Chloe Zhao was named Best Director at the 2021 Golden Globe awards for Nomadland, becoming the first woman of color to win in the category. She’s the second woman ever to earn the trophy, following Barbra Streisand’s victory for Yentl in 1983. She was also the first Asian woman to be nominated for the award.
Nomadland, which stars Frances McDormand, also took home the award for Best Motion Picture – Drama, marking the first film directed by a woman to win in the category. Zhao is also the first Asian woman producer to win the award, Variety previously pointed out.
Zhao—who also helmed 2017’s The Rider and 2015’s Songs My Brother Taught Me—was nominated for the director prize along with One Night in Miami‘s Regina King and Promising Young Woman‘s Emerald Fennell. Together, the three filmmakers also made history as the first women directors nominated since Ava Duvernay in 2014. David Fincher (Mank) and Aaron Sorkin (The Trial of the Chicago 7) were also in the running this year.
While accepting her directing award, Zhao thanked her family and her team, and gave a special shoutout to “the nomads who shared their stories with us.” To make her award-winning film, which follows a woman living as a nomad in the American West, Zhao spoke to and cast real people living on the road.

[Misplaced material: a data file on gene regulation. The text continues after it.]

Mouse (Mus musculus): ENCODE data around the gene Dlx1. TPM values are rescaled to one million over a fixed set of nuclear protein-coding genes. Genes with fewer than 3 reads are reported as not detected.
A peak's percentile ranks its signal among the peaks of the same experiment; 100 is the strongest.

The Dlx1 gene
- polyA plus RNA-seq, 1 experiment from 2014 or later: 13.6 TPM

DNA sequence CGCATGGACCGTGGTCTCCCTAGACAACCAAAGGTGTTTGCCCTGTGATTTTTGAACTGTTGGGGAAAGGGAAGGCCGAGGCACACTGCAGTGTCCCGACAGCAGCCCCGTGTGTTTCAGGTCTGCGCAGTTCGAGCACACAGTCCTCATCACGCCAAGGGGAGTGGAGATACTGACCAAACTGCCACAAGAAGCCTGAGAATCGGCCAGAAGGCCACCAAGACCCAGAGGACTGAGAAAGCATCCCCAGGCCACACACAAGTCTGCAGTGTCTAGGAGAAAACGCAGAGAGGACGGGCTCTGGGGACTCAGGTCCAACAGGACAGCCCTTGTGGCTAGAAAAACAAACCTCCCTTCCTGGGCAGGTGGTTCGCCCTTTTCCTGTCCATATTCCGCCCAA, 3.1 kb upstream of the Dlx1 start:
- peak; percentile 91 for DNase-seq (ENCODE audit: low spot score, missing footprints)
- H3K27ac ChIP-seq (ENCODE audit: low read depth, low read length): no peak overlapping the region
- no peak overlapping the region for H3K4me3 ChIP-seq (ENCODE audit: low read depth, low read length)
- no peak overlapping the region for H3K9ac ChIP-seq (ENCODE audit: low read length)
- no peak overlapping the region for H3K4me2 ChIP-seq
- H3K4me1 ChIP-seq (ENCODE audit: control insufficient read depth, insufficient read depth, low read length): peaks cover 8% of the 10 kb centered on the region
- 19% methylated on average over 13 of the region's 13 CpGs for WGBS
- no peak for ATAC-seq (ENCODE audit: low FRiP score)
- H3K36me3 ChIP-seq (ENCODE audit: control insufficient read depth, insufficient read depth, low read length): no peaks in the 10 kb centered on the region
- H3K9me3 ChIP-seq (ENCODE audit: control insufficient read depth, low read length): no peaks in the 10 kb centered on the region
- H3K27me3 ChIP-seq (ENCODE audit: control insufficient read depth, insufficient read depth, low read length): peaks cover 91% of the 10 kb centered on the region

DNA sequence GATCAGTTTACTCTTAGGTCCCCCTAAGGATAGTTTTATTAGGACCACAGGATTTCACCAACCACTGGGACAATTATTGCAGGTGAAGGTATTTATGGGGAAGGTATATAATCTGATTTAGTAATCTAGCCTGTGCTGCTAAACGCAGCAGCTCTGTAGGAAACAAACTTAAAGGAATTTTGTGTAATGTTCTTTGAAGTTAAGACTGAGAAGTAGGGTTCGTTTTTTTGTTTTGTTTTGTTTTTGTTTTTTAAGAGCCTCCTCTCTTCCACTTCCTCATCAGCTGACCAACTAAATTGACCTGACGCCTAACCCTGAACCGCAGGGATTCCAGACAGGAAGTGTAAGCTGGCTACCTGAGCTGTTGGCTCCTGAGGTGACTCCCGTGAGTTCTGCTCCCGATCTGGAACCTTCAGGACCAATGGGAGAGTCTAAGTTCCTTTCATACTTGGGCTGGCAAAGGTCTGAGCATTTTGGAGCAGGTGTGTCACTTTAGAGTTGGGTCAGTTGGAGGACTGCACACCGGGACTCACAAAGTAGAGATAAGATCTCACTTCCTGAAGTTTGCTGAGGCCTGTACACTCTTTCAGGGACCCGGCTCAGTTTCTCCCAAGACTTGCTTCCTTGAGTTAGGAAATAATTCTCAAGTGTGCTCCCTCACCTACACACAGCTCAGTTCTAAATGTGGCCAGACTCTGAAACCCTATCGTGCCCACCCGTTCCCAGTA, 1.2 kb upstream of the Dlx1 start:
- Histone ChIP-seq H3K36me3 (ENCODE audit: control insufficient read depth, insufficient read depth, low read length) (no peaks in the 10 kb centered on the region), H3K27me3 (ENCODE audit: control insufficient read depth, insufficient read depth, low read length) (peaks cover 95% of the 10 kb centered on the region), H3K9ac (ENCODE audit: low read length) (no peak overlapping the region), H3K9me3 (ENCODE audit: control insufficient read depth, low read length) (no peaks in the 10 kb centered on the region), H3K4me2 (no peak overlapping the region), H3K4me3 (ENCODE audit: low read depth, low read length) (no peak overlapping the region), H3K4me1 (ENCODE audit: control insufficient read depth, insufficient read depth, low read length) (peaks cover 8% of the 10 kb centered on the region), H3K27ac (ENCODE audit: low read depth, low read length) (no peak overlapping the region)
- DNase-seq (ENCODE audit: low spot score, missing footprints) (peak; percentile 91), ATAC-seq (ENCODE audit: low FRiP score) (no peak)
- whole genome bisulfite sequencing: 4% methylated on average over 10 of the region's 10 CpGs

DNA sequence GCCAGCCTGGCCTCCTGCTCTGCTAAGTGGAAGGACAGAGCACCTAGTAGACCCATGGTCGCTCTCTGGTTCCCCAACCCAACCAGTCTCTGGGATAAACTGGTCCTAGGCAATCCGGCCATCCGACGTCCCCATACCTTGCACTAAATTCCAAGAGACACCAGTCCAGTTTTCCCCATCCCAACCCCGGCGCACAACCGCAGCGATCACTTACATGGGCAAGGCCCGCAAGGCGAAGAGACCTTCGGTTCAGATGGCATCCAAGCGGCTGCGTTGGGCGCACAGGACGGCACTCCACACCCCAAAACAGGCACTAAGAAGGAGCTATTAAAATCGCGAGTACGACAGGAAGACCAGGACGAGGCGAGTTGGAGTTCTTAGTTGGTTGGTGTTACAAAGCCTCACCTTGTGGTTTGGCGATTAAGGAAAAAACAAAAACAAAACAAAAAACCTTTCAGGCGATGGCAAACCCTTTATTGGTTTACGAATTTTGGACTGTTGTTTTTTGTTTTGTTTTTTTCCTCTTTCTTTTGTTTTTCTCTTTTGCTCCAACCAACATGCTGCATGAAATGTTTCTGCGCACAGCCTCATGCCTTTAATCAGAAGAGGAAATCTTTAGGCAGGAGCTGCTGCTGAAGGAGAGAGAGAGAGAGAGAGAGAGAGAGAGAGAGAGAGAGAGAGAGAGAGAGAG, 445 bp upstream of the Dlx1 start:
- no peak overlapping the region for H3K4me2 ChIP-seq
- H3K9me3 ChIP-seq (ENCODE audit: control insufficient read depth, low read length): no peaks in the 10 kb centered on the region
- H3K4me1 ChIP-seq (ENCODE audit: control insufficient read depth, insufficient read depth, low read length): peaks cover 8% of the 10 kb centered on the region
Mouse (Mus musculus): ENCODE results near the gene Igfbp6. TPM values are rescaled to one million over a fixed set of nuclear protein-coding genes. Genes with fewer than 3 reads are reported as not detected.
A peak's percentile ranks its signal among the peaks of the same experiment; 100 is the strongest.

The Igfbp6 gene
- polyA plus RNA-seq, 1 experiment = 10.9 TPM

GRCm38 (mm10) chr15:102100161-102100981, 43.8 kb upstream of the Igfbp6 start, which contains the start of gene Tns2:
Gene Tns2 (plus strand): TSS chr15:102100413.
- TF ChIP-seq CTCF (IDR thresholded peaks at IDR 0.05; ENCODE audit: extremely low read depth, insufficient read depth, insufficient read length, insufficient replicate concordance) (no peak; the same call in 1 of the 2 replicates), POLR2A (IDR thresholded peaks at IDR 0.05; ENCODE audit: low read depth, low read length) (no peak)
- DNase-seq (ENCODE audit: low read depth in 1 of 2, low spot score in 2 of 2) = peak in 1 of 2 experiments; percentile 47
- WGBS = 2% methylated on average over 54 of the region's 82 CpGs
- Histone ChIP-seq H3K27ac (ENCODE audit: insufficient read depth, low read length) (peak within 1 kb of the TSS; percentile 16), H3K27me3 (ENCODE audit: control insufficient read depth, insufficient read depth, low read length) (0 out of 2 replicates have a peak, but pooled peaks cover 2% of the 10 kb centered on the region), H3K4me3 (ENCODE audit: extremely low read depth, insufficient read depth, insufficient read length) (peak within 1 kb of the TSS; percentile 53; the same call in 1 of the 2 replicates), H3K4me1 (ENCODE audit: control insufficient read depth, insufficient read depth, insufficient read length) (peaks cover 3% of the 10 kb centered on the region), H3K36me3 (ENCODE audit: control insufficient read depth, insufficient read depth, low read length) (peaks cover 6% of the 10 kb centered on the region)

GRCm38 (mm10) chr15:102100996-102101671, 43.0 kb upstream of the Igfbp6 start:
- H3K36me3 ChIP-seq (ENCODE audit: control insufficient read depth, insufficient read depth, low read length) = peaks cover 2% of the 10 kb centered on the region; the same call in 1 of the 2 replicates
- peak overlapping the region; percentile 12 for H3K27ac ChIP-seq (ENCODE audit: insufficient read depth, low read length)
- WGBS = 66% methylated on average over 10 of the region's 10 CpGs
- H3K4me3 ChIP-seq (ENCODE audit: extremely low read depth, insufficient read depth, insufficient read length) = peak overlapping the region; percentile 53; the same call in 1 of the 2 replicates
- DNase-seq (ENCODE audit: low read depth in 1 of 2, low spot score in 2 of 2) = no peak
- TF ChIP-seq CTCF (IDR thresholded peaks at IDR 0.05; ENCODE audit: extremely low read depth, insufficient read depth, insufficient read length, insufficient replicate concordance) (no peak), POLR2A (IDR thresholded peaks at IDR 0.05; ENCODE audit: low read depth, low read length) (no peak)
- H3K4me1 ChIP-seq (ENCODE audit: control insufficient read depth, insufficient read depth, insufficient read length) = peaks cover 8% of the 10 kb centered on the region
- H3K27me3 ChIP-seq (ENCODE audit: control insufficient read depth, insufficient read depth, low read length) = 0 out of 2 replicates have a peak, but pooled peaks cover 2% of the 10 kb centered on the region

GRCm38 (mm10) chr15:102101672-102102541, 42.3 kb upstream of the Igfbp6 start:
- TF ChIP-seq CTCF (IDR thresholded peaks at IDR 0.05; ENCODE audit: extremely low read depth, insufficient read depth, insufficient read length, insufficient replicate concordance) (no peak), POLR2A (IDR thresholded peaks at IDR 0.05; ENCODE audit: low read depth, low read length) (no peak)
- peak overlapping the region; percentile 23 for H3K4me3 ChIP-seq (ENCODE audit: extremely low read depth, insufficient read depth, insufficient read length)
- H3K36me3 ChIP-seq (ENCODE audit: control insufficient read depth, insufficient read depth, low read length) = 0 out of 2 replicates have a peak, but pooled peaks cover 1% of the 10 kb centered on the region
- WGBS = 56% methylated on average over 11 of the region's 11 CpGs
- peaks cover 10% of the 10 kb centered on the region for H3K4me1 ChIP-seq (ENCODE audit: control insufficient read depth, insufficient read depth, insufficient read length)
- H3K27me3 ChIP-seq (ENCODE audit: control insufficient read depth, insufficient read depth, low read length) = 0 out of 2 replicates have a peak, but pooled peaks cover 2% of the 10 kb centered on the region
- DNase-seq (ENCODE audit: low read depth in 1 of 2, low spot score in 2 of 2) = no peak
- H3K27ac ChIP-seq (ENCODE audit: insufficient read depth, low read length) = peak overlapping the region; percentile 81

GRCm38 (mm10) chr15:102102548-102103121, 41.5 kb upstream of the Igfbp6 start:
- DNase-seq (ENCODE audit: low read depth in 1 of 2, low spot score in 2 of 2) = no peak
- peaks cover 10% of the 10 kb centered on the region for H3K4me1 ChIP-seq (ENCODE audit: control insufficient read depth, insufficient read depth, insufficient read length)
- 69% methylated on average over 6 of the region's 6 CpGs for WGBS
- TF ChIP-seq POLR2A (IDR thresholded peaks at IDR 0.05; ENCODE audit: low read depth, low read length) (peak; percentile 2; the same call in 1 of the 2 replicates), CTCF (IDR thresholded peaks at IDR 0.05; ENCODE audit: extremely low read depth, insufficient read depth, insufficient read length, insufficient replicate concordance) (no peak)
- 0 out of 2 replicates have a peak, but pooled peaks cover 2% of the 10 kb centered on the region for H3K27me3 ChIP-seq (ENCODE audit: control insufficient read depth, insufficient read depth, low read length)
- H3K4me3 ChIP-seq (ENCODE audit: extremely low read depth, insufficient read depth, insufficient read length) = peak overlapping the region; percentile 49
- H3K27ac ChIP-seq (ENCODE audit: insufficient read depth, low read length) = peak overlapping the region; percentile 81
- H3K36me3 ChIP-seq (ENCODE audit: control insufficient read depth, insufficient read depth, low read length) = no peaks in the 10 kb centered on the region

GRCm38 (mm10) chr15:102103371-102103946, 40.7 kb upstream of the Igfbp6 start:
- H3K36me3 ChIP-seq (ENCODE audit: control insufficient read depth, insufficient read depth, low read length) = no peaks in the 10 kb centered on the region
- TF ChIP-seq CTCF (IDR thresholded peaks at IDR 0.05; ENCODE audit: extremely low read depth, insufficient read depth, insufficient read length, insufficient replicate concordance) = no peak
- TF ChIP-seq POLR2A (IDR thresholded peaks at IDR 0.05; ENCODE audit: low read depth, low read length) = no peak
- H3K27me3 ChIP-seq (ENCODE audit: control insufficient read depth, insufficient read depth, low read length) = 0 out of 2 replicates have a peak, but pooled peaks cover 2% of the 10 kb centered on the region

“Now, this is why I fell in love with making movies, and telling stories, because it gave us a chance to laugh and cry together, and it gave us a chance to learn from each other and have more compassion for each other,” she said in her speech. “So thank you everyone who made it possible for me to do one I love.”
Up next, Zhao is directing the upcoming Marvel film, The Eternals, due in November 2021. “Eternals is a very big, sweeping, multimillennial-spanning story. And she just got it,” Marvel Studios exec Kevin Feige told Rolling Stone of Zhao’s forthcoming work. Angelina Jolie, Salma Hayek, Kumail Nanjiani, Kit Harington, Richard Madden, Brian Tyree Henry, Gemma Chan, and more are set to star.
Even before her two Golden Globe victories, Zhao became the most-awarded person in a single award season in the modern era, Variety reports. Prior to tonight, she already had earned 34 wins awards for directing, 13 for screenplay, and nine for editing.